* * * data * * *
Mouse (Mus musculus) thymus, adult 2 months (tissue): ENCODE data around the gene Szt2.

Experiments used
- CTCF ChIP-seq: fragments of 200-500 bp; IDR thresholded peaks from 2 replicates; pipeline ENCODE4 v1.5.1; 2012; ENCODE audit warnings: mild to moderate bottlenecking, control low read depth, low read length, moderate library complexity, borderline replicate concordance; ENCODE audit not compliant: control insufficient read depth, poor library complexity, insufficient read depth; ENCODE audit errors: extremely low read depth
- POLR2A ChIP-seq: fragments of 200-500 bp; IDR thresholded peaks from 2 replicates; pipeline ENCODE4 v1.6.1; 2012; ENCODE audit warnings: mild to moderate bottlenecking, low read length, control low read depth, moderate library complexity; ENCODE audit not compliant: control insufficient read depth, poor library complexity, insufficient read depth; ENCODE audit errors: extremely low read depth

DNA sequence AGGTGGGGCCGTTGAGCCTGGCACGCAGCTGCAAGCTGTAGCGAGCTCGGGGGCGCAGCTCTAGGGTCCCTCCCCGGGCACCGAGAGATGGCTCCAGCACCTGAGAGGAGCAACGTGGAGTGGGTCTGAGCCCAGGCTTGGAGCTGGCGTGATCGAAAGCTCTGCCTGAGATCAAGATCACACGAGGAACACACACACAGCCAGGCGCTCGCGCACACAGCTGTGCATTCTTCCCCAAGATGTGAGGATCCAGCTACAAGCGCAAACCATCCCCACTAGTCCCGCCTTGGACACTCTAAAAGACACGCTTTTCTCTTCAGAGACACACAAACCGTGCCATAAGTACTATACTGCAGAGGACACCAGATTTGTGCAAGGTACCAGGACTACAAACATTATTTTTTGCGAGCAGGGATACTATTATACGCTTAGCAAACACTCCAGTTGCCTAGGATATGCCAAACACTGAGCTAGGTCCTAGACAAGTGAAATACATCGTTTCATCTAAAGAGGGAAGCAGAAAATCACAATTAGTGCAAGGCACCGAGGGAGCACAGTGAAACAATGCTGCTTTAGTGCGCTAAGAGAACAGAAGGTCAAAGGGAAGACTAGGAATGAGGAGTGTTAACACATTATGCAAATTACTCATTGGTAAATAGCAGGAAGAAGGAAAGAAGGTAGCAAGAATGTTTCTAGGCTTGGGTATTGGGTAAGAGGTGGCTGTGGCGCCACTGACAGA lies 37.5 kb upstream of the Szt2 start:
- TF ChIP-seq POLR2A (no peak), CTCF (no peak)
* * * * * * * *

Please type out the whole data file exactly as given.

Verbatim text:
Mouse (Mus musculus) thymus, adult 2 months (tissue): ENCODE data around the gene Szt2.

Experiments used
- CTCF ChIP-seq: fragments of 200-500 bp; IDR thresholded peaks from 2 replicates; pipeline ENCODE4 v1.5.1; 2012; ENCODE audit warnings: mild to moderate bottlenecking, control low read depth, low read length, moderate library complexity, borderline replicate concordance; ENCODE audit not compliant: control insufficient read depth, poor library complexity, insufficient read depth; ENCODE audit errors: extremely low read depth
- POLR2A ChIP-seq: fragments of 200-500 bp; IDR thresholded peaks from 2 replicates; pipeline ENCODE4 v1.6.1; 2012; ENCODE audit warnings: mild to moderate bottlenecking, low read length, control low read depth, moderate library complexity; ENCODE audit not compliant: control insufficient read depth, poor library complexity, insufficient read depth; ENCODE audit errors: extremely low read depth

DNA sequence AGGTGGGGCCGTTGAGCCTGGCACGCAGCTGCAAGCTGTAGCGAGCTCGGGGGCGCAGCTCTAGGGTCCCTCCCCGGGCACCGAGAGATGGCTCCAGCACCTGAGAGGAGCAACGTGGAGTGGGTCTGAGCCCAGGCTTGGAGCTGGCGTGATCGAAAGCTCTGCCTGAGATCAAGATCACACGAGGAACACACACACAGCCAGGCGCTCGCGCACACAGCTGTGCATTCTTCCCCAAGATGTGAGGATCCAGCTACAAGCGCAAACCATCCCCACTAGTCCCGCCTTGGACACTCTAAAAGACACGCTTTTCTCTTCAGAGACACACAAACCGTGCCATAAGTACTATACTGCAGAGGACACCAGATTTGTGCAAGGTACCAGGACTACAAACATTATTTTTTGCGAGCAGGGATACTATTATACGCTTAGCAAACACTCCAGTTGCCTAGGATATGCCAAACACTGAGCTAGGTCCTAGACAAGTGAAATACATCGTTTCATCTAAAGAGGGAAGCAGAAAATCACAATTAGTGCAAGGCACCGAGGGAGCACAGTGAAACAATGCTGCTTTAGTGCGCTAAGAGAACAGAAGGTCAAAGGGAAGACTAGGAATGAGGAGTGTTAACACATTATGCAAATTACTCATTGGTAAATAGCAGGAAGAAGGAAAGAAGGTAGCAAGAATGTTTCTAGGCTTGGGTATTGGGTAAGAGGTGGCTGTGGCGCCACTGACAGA lies 37.5 kb upstream of the Szt2 start:
- TF ChIP-seq POLR2A (no peak), CTCF (no peak)